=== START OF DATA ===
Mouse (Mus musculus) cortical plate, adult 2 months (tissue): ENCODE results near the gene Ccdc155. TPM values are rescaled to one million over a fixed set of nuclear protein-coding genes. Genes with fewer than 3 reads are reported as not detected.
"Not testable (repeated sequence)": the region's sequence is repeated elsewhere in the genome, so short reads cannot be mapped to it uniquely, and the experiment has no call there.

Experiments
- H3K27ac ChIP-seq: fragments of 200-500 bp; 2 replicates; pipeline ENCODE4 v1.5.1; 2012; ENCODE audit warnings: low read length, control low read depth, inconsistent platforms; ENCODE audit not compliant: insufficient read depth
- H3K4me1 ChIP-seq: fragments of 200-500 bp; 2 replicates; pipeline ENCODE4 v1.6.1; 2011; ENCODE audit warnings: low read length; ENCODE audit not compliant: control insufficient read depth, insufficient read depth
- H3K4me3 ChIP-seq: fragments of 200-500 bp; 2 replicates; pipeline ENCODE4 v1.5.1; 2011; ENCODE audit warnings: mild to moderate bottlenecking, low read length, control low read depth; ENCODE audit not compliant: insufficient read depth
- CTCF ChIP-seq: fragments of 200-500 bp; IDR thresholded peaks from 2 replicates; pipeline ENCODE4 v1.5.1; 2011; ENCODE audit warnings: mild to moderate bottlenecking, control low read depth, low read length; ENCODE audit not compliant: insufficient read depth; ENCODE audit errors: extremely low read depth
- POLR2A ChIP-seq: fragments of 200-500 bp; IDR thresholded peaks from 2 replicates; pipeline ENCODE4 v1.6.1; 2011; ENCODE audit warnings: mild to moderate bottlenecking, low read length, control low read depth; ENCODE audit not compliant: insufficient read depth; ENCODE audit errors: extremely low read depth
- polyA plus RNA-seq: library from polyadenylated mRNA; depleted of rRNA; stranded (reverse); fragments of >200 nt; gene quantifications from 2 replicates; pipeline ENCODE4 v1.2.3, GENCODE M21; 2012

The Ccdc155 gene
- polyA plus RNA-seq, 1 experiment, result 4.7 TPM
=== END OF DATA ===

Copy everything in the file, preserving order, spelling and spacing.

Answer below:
Mouse (Mus musculus) cortical plate, adult 2 months (tissue): ENCODE results near the gene Ccdc155. TPM values are rescaled to one million over a fixed set of nuclear protein-coding genes. Genes with fewer than 3 reads are reported as not detected.
"Not testable (repeated sequence)": the region's sequence is repeated elsewhere in the genome, so short reads cannot be mapped to it uniquely, and the experiment has no call there.

Experiments
- H3K27ac ChIP-seq: fragments of 200-500 bp; 2 replicates; pipeline ENCODE4 v1.5.1; 2012; ENCODE audit warnings: low read length, control low read depth, inconsistent platforms; ENCODE audit not compliant: insufficient read depth
- H3K4me1 ChIP-seq: fragments of 200-500 bp; 2 replicates; pipeline ENCODE4 v1.6.1; 2011; ENCODE audit warnings: low read length; ENCODE audit not compliant: control insufficient read depth, insufficient read depth
- H3K4me3 ChIP-seq: fragments of 200-500 bp; 2 replicates; pipeline ENCODE4 v1.5.1; 2011; ENCODE audit warnings: mild to moderate bottlenecking, low read length, control low read depth; ENCODE audit not compliant: insufficient read depth
- CTCF ChIP-seq: fragments of 200-500 bp; IDR thresholded peaks from 2 replicates; pipeline ENCODE4 v1.5.1; 2011; ENCODE audit warnings: mild to moderate bottlenecking, control low read depth, low read length; ENCODE audit not compliant: insufficient read depth; ENCODE audit errors: extremely low read depth
- POLR2A ChIP-seq: fragments of 200-500 bp; IDR thresholded peaks from 2 replicates; pipeline ENCODE4 v1.6.1; 2011; ENCODE audit warnings: mild to moderate bottlenecking, low read length, control low read depth; ENCODE audit not compliant: insufficient read depth; ENCODE audit errors: extremely low read depth
- polyA plus RNA-seq: library from polyadenylated mRNA; depleted of rRNA; stranded (reverse); fragments of >200 nt; gene quantifications from 2 replicates; pipeline ENCODE4 v1.2.3, GENCODE M21; 2012

The Ccdc155 gene
- polyA plus RNA-seq, 1 experiment, result 4.7 TPM